What should I eat if I have ulcerative colitis?

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Jigneshkumar Patel, MD from Medical Center of Trinity offers advice on what not to eat if you have ulcerative colitis.
Anthony L. Komaroff, MD
Internal Medicine
What to eat will depend if you are in an acute flare-up of ulcerative colitis or between flare-ups.

Between flare-ups, eat a well-balanced diet to replace lost nutrients, promote healing, and improve your tolerance for medications. Include omega-3 fatty acids, calcium, protein, and fiber (especially soluble fiber).

Sources of soluble fiber include oats, barley, skinned apples, oranges, potatoes, and dried beans.

Omega-3s can be found in flaxseed (ground or oil) and seafood (especially salmon, Atlantic mackerel, herring and sardines.)

Good sources of calcium include milk, yogurt, cheese and fortified orange juice.

The best sources of protein are low-saturated fat animal products, such as seafood and chicken and other poultry (without the skin). Beans and soy are also excellent sources.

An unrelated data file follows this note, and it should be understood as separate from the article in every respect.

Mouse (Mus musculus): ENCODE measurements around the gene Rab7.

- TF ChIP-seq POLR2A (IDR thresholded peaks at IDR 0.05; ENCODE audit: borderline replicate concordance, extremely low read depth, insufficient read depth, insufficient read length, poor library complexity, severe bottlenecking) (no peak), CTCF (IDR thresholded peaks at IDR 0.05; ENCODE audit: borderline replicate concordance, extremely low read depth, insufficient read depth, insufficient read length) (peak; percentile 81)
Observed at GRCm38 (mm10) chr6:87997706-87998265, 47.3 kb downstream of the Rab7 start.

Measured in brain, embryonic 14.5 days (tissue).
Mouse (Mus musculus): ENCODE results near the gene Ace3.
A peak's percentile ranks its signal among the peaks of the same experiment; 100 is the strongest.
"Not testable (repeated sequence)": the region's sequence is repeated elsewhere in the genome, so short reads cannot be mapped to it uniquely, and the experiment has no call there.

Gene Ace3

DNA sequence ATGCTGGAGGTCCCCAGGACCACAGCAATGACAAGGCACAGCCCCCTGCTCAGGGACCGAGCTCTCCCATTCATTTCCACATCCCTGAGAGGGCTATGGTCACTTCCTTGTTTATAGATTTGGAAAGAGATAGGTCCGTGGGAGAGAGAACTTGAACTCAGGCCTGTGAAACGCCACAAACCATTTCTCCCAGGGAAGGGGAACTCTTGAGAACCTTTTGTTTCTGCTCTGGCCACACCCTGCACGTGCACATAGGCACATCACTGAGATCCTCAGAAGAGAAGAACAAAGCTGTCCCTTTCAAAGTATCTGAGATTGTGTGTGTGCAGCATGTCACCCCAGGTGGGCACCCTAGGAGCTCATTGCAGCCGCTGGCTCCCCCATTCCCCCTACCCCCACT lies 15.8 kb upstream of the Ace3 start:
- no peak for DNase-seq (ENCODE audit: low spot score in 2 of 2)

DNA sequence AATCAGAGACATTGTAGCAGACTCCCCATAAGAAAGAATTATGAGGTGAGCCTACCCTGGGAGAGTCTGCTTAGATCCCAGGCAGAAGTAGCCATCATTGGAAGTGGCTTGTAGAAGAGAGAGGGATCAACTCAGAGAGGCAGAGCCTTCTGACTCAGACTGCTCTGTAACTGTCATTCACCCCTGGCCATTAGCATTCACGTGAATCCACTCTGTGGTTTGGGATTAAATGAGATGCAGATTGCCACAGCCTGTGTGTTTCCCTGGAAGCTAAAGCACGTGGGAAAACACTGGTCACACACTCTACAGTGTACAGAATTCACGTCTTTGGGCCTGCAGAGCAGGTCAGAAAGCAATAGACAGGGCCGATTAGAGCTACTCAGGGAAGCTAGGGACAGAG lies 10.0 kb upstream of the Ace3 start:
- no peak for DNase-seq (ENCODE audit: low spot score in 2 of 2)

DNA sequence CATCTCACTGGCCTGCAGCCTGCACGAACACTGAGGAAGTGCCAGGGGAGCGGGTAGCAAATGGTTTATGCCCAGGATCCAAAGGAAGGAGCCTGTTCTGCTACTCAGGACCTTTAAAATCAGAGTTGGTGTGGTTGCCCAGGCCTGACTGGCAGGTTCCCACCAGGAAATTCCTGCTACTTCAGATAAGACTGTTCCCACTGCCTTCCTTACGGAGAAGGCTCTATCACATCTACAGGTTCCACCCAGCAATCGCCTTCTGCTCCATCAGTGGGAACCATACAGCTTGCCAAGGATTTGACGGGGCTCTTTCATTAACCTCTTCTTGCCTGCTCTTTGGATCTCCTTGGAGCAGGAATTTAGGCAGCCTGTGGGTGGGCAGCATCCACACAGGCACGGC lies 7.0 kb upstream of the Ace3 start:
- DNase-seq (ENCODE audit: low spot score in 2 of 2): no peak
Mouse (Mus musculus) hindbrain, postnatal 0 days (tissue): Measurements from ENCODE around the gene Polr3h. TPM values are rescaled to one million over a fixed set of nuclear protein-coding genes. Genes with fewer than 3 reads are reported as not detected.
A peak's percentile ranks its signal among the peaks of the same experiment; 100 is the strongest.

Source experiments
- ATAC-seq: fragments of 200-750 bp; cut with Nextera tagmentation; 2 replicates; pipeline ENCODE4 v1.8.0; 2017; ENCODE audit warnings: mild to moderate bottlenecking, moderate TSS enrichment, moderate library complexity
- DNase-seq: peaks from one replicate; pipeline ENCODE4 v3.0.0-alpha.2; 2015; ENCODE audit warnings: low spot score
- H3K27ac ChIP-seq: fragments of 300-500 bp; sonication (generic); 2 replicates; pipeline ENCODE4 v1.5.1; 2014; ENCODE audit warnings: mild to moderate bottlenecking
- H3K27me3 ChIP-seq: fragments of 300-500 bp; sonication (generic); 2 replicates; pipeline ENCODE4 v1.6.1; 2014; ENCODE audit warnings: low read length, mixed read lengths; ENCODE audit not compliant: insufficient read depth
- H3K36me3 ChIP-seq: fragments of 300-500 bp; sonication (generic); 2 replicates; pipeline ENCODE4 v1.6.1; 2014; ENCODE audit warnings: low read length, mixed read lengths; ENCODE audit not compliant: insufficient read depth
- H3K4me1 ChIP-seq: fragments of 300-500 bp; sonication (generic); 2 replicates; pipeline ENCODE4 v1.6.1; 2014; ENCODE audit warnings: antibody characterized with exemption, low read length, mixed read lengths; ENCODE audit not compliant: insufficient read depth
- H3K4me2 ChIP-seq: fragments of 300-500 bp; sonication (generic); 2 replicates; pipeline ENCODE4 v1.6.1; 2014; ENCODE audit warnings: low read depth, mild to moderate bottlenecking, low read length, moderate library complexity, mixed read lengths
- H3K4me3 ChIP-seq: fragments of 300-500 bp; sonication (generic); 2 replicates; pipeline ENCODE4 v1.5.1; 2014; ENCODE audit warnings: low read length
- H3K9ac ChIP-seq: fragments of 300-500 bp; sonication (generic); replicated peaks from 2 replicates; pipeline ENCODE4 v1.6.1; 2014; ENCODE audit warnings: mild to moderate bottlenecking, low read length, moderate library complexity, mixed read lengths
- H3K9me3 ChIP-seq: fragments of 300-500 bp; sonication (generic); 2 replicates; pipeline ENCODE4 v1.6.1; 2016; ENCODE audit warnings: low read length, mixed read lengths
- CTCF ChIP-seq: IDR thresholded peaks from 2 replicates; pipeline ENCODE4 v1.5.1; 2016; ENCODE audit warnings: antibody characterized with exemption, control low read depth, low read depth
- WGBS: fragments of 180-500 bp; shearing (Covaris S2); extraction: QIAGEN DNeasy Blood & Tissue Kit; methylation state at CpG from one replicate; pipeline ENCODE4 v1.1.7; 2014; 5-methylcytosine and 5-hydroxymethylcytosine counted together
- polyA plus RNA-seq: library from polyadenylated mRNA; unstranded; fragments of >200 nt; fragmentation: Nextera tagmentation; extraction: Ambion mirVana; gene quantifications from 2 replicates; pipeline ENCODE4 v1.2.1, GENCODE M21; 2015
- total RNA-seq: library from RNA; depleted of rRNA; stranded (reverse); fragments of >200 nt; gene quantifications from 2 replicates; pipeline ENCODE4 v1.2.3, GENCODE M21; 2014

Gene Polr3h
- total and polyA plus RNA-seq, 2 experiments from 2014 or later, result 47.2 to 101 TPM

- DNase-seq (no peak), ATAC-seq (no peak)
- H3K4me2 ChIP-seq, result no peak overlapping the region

To keep your energy up, try a snack that balances protein and carbohydrates. This might include a low-fat cheese stick and some fruit, peanut butter and crackers, or hummus and whole-grain pita bread.

During your flare-ups you will be extra sensitive to the symptoms of your disorder. What foods you can tolerate will vary. However, certain items commonly cause problems.

The foods you may want to avoid include:
  • Spicy foods
  • Alcohol
  • Coffee
  • Chocolate
  • Raw and certain other vegetables (often corn, cabbage, beets, tomatoes, peppers and cucumbers)
  • Stringy and/or fatty meats
  • Nuts and seeds
  • Diet drinks
  • Raw, unpeeled fruit
  • Shellfish
  • Dairy foods
In addition to avoiding the foods that bother you, you may be able to minimize symptoms and maximize comfort by eating small, frequent meals.

Foods that are more commonly tolerated during flare-ups are:
  • Refined grains
  • Well-cooked eggs
  • Tender meats
  • Thoroughly cooked vegetables
  • Fruits with seeds and skin removed
  • Soups with clear broths
And remember, it is also important to drink plenty of fluids to stay hydrated.
Harvard Medical School The Sensitive Gut

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Harvard Medical School The Sensitive Gut

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Important: This content reflects information from various individuals and organizations and may offer alternative or opposing points of view. It should not be used for medical advice, diagnosis or treatment. As always, you should consult with your healthcare provider about your specific health needs.